The media has been awash with news reports of recent happenings at the Awoyaya Hospital and Maternity Centre at Ibeju Lekki lagos state where Dr Emmanuel Okolo was said to have allegedly ordered a registered nurse to kneel down and went on to slap and beat her with a belt. This is coming barely a week after our senses were assaulted with the story of Dr Ajibola allegedly assaulting a nurse at the Ondo state trauma and surgical centre
As expected, the Managing director of the hospital in company of the Lagos NMA has gone to the media in defence of their colleague, according to him the incident was just a love affair gone sour after Dr Okolo informed the nurse that he wasn’t going to marry her.
This calculated attempt by the MD to justify the reprehensible actions of his doctor colleague and waive the issue off as a love affair smacks of total ignorance on his part and exposes his lack of moral judgement. One wonders whether being in a relationship gives either party the right to batter the other
While I won’t want to delve into the matter since I have not spoken directly to either party, I must commend the Nurse for registering a formal complaint with the police and taking a stand against bullying by Nigerian Doctors in the workplace. She must also take further measures by making a formal complaint with the Medical and Dental Council of Nigeria.
Stories abound of doctors berating nurses, hurling profanities, physically threatening, assaulting them and even throwing stethoscopes, scissors, pens, or surgical instruments at them. In the past five years, there’s has been documented reports in the news media of hostile, aggressive, threatening, and escalating behaviours by Nigerian doctors towards female nurses, not to mention a lot of undocumented ones that have been swept under the carpet and we never hear about.
We seem to be working in a hostile environment and fear for our safety and well being. Our profession is currently plagued by some doctors acting in ways that are disrespectful, unprofessional, and toxic to the workplace. Almost all of us have at one point in our practise experienced Doctors' “condescending, humiliating, malicious or demeaning comments or insults. And by 'all' of us, i mean the females in our midst.
Unprofessional at it may sound, I actually look forward to the day a Doctor thinks or dreams of hitting or insulting me a male nurse, i swear! Until I see I bright red blood, i won’t let go.
Forgive my digression, The Nurse in this case must be encouraged to seek redress in a competent court of law and put a stop to veiling of doctor bullying in organizational silence. To us at Nursingworld Nigeria, this is not a personal fight but a fight for the profession and a deft move to breaking the silence on bullying by doctors in the workplace.
It is all too obvious that the MD intends to shield his colleague by issuing only a query and this in itself has been a major reason why nurses are afraid to report doctors because they believe the medical directors will refuse to penalize their colleague or they might lose their own jobs in retaliation.
These fears I agree are totally justified.
A slew of double standards protects doctors’ jobs but makes nurses vulnerable. Some hospitals have fired nurses for reporting doctors’ inappropriate or incorrect treatment of patients while allowing the doctors in question to continue to practice. But when nurses don’t speak up, there’s a risk that people will suffer or die and patient care jeopardized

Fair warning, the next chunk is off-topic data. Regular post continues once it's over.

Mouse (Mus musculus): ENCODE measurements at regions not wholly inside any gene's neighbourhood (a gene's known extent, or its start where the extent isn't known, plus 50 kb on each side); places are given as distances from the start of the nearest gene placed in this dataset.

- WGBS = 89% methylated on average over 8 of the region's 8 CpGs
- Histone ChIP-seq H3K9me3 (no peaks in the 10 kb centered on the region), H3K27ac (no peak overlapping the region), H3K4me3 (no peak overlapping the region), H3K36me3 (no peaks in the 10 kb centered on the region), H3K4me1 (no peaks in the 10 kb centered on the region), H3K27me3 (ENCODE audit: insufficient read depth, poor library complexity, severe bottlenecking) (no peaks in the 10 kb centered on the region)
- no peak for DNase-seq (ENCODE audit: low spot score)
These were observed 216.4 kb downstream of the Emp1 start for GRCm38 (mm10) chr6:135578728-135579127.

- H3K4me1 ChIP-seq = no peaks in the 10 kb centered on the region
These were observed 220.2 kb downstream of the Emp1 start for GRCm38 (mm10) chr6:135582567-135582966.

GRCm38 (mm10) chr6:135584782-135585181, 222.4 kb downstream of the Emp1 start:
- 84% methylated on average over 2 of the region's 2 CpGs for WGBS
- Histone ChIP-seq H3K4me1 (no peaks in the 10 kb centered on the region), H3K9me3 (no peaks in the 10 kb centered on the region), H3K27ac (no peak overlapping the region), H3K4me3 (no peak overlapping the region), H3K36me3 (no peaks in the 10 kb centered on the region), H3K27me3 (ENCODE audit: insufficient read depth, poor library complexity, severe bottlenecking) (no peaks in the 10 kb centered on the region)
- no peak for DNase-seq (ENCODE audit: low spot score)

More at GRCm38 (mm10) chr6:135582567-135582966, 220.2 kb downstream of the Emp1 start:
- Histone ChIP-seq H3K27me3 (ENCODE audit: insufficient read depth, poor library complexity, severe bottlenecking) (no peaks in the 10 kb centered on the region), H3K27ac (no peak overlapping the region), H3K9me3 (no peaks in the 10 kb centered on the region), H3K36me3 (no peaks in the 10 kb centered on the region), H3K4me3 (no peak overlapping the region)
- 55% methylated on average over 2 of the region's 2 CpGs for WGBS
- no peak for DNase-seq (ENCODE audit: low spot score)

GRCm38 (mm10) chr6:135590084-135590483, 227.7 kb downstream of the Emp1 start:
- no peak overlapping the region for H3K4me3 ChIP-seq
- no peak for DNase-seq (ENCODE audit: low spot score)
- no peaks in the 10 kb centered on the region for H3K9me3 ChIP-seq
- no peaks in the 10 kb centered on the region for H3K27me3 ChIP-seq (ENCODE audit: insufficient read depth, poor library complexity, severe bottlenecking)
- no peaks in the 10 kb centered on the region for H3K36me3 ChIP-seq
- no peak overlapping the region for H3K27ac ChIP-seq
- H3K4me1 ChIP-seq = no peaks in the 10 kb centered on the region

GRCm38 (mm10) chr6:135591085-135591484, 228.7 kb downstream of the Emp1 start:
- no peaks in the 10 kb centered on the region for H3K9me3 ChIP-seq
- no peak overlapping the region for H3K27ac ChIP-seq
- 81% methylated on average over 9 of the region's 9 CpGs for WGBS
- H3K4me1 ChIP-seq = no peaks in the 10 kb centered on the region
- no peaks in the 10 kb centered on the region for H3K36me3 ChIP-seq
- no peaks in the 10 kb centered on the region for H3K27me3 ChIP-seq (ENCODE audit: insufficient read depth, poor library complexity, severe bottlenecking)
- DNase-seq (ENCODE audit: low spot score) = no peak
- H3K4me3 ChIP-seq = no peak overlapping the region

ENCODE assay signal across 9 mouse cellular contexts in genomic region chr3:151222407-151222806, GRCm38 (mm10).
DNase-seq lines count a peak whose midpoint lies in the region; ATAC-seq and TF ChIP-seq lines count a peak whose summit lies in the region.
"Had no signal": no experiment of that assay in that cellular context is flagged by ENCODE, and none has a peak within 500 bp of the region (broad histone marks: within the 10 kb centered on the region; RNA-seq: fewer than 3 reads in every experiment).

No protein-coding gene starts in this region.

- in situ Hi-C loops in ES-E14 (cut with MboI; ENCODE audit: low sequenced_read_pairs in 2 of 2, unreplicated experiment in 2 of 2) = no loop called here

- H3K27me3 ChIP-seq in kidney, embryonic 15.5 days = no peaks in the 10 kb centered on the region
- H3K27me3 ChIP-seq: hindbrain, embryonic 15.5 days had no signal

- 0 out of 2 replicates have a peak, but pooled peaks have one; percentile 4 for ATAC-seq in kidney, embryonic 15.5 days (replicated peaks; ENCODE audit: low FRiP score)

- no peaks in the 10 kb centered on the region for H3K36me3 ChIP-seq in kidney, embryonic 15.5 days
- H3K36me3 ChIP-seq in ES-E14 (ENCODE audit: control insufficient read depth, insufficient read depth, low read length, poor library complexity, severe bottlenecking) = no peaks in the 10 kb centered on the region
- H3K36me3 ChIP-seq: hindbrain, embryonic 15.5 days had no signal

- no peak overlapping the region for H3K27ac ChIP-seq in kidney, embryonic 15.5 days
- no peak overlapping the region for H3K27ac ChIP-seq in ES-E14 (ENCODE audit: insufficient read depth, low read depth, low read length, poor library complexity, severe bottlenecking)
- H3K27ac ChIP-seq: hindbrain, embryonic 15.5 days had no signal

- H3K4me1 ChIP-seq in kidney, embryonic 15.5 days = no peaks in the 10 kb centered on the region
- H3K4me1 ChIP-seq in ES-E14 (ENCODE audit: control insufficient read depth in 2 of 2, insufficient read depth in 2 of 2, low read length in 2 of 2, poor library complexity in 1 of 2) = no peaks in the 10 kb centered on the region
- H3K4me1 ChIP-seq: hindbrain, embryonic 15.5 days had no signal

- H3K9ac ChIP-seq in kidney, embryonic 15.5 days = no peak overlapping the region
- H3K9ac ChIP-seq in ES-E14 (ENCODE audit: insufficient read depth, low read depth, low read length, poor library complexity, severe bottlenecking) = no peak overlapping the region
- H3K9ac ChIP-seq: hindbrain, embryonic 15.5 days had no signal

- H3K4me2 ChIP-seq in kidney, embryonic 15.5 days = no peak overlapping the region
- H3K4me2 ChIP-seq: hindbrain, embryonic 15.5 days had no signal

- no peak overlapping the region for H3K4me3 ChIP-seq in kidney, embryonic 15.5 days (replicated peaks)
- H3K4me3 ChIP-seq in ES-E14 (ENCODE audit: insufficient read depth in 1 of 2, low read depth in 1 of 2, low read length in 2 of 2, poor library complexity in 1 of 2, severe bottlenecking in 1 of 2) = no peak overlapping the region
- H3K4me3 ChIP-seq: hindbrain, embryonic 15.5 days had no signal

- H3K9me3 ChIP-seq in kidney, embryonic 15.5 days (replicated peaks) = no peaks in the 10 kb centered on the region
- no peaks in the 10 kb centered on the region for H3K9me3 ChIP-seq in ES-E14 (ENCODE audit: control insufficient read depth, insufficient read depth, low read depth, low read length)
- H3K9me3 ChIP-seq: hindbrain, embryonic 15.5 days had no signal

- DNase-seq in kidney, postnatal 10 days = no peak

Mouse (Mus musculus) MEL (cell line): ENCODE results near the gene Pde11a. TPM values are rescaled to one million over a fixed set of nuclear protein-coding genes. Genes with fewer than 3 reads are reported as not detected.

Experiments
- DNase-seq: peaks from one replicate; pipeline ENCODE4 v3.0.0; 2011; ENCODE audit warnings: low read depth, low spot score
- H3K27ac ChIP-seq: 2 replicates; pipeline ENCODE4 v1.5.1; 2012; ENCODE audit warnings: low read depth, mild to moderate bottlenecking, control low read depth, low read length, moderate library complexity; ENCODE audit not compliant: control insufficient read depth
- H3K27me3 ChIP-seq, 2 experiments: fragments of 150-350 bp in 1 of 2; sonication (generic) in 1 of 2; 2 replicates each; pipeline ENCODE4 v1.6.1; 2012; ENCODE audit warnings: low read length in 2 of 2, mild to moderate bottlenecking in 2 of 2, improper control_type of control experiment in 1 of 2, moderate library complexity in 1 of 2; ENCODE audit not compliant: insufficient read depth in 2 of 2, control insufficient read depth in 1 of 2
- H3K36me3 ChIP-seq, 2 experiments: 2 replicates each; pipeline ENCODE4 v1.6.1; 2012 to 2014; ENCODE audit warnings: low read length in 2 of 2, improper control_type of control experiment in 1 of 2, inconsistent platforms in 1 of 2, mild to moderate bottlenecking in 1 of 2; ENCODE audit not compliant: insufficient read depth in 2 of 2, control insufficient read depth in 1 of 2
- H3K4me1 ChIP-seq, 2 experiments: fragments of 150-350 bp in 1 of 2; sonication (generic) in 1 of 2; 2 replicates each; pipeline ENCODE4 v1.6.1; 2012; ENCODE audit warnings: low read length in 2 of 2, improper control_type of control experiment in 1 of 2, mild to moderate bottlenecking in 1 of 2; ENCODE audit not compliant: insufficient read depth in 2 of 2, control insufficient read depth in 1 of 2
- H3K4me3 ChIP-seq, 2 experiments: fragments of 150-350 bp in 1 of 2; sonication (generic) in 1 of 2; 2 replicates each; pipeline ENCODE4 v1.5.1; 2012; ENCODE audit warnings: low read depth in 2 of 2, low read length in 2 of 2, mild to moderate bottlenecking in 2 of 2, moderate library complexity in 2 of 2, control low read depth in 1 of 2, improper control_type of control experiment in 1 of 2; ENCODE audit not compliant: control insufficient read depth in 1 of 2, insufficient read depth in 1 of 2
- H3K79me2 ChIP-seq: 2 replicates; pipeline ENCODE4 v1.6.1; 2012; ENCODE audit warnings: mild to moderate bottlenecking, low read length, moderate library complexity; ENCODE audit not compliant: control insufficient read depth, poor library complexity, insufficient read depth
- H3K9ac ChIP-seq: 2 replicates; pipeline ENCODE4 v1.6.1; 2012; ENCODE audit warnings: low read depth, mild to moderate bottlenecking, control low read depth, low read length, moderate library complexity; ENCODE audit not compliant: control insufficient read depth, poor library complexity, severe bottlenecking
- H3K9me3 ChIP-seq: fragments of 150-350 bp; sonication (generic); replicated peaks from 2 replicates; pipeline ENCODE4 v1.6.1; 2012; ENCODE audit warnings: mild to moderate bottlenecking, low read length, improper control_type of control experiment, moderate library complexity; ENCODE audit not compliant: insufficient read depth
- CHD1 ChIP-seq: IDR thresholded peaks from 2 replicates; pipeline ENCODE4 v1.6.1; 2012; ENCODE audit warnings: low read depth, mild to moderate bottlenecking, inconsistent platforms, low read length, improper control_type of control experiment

It is research proven that intimidating behaviours by doctors can lead to medical errors and harm patients as these God-complex doctors consistently refuse to listen to nurses or the bullied nurse is too intimidated to act or ask questions promptly.
In major private facilities, nurses are bullied by the medical directors into training auxiliary nurses against their will. Nurses are bullied by Medical directors and owners of hospitals into relationships they would normally not go into. Professional nurses are bullied into performing housekeeping and errand duties, including emptying waste, sweeping, mopping patient rooms, washing hospital toilets and bathrooms
The fundamental lack of respect for nurses by Nigerian doctors is nauseating, I am of the opinion that Doctors should be sued and penalized for bullying as this would clearly reboot their brains to best-practice and inter-professional relationships. It would help wipe out outdated traditional doctor-nurse roles rooted in the past.
Lecturers, tutors and school principals must let go of mundane practices such as: nurses, almost always women, being expected to stand when a doctor, almost always a man, entered the room. Also expecting student nurses to offer their chair and open the door so that the doctor could walk through first. This passive training model must stop. Nurses must be encouraged and groomed to speak up and take a stand.
Nigerian Nurses are skilled professionals and educated up to Msc and Phd levels, we deserve respect, appreciation, and a voice in healthcare decisions. We must help build a chain of command without implied levels of superiority and view the various scopes of practice as complementary and equal rather than hierarchical?
We must break this cycle and culture of disrespect doctors portray towards us. We all must play a role in reframing the doctor-nurse relationships so that providers view each other as part of a team working together toward the ultimate goal: better patient care.
About the author:
Nurse Jude Chiedu is a Registered Nurse Midwife, An Accident & Emergency Nurse, A Fellow of the West African College of Nursing and has been nominated two times running for the Nigerian Healthcare Excellence Award (winning one). He is also a blog contributor on NursingworldNigeria.com
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